"Cyborgs", a combination of a human and a bot,[33][34] are used to spread fake news or create a marketing "buzz".[35] Cyborgs can be bot-assisted humans or human-assisted bots.[36] An example is a human who registers an account for which he sets automated programs to post, for instance, tweets, during his absence.[36] From time to time, the human participates to tweet and interact with friends. Cyborgs make it easier to spread fake news, as it blends automated activity with human input.[36] When the automated accounts are publicly identified, the human part of the cyborg is able to take over and could protest that the account has been used manually all along. Such accounts try to pose as real people; in particular, the number of their friends or followers should be resembling that of a real person. Often, such accounts use "friend farms" to collect a large number of friends in a short period of time.[37]
This is part of a wider trend. According to a study by US marketing firm Hill Holliday of Generation Z – people born after 1995 – half of those surveyed stated they had quit or were considering quitting at least one social media platform. When it comes to Gen Z’s relationship to social media, “significant cracks are beginning to show”, says the firm’s Lesley Bielby.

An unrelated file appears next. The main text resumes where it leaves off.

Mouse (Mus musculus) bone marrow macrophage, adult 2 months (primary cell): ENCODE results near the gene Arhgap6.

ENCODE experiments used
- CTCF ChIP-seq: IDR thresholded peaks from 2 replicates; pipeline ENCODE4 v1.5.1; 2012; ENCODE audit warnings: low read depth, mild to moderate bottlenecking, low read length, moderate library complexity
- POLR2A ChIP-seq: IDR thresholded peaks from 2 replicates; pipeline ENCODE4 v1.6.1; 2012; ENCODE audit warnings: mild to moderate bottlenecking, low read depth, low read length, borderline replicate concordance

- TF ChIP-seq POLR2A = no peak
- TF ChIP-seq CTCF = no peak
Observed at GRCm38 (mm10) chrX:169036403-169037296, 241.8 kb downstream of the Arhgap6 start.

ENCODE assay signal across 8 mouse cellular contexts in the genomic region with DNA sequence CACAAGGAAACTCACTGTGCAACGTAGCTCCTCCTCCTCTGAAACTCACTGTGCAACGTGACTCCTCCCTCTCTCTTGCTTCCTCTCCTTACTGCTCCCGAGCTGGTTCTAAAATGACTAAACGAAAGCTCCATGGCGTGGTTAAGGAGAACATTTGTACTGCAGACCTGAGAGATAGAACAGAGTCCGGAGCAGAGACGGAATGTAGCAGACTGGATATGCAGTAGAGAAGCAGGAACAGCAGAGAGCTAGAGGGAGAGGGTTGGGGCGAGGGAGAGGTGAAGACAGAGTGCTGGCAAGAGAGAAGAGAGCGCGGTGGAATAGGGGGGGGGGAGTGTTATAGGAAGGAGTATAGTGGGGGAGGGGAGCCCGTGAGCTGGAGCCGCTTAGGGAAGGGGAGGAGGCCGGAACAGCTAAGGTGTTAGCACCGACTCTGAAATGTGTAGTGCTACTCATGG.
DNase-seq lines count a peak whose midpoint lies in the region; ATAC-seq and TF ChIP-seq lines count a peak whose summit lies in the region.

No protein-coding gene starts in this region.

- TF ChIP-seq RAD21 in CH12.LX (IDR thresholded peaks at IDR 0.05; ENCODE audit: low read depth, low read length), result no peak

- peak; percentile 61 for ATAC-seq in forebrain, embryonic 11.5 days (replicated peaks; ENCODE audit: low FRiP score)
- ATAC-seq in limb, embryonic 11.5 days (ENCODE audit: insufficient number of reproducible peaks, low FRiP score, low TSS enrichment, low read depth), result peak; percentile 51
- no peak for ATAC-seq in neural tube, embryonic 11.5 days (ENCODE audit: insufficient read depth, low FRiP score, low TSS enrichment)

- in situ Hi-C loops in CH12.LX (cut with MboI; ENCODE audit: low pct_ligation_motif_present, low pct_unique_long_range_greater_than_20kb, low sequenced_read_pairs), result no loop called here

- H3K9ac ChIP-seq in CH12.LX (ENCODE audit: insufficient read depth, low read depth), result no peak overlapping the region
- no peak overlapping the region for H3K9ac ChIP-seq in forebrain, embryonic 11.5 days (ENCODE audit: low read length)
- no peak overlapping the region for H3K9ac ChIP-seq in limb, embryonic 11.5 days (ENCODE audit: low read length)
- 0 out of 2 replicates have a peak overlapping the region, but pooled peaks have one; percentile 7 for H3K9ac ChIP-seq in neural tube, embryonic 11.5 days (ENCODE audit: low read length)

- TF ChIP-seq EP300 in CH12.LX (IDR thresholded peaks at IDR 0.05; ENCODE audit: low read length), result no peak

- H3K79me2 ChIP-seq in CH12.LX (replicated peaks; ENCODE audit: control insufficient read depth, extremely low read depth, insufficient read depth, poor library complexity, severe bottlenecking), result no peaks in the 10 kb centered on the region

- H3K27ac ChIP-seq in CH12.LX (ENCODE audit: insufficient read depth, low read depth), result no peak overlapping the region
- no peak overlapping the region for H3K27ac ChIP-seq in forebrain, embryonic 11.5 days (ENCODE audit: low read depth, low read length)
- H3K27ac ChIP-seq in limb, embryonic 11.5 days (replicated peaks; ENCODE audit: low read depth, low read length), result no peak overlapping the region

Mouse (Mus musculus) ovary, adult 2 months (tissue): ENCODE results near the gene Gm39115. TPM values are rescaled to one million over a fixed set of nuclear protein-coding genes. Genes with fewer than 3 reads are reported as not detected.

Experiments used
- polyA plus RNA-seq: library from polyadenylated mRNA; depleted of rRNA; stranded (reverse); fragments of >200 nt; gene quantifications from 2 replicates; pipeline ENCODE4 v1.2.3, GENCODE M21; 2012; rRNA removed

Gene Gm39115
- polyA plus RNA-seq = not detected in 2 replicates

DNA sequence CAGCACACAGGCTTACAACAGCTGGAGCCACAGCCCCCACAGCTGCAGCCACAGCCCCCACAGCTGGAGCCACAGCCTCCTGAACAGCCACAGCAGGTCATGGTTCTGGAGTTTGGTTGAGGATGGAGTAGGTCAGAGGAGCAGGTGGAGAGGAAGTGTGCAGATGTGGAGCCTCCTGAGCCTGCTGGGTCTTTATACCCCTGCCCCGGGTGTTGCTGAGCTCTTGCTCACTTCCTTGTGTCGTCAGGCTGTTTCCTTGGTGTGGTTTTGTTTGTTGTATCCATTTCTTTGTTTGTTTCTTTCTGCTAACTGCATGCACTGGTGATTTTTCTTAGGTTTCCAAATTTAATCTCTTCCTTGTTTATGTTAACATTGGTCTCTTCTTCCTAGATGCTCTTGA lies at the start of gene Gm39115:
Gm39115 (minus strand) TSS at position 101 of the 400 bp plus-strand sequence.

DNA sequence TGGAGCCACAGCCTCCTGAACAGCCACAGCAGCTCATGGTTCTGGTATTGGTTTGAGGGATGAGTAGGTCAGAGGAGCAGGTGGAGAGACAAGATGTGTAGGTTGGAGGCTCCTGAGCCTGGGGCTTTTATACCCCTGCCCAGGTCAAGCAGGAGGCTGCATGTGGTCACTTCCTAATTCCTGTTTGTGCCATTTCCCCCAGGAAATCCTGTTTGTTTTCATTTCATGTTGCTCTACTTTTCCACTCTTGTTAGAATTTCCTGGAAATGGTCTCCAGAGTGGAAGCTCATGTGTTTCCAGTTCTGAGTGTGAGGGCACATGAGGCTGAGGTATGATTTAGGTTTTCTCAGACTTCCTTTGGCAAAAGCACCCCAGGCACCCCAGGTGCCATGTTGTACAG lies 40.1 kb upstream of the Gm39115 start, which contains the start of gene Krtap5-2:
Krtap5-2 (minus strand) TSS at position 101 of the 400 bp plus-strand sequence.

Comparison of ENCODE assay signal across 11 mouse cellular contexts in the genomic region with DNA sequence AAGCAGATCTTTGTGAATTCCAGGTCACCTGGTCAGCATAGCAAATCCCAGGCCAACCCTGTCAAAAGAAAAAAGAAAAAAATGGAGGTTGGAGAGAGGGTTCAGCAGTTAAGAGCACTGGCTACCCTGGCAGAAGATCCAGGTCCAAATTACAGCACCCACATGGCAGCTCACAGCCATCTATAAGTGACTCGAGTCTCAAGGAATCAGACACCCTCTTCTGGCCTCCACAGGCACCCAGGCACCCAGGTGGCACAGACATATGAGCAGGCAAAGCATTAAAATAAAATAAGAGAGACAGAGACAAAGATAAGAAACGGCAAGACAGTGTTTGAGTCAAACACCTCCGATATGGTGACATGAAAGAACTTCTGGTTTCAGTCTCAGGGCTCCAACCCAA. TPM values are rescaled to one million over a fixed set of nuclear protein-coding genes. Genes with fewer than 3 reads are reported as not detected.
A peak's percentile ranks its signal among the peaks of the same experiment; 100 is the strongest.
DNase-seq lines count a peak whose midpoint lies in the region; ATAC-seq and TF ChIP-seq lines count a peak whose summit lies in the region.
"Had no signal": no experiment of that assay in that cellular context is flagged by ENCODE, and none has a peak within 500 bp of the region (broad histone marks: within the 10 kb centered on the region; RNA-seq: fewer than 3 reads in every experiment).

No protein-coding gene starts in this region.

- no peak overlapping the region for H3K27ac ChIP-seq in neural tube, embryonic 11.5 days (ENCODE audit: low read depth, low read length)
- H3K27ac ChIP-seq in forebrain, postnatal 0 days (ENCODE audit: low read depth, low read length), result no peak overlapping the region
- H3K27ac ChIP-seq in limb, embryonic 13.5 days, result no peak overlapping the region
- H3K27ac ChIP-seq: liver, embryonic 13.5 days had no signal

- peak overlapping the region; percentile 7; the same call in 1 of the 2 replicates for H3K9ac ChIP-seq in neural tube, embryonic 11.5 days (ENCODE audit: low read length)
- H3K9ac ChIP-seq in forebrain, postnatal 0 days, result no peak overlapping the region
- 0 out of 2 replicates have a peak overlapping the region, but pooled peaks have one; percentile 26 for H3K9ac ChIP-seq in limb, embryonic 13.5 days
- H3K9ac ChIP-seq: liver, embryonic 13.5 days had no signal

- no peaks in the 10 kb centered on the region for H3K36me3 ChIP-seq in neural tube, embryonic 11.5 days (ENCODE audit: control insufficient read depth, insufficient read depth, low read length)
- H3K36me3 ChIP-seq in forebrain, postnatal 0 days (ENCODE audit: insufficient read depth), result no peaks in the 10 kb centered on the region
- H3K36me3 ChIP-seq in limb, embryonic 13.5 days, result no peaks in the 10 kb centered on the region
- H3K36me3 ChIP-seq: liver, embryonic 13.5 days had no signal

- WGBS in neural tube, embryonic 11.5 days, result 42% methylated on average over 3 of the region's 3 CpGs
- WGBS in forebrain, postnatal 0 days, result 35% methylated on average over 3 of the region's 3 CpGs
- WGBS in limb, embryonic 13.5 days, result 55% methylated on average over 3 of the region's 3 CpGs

Observers have noted a range of positive and negative impacts of social media use. Social media can help to improve an individual's sense of connectedness with real or online communities, and can be an effective communication (or marketing) tool for corporations, entrepreneurs, nonprofit organizations, advocacy groups, political parties, and governments. At the same time, concerns have been raised about possible links between heavy social media use and depression, and even the issues of cyberbullying, online harassment and "trolling". Currently, about half of young adults have been cyberbullied, and of those, 20% said that they have been cyberbullied regularly.[7] Another survey in the U.S. applied the Precaution Process Adoption Model to cyberbullying on Facebook among 7th grade students. According to this study, 69% of 7th grade students claim to have experienced cyberbullying, and they also said that it was worse than face-to-face bullying.[8] Both the bully and the victim are negatively affected, and the intensity, duration, and frequency of bullying are the three aspects that increase the negative effects on both of them.[9]
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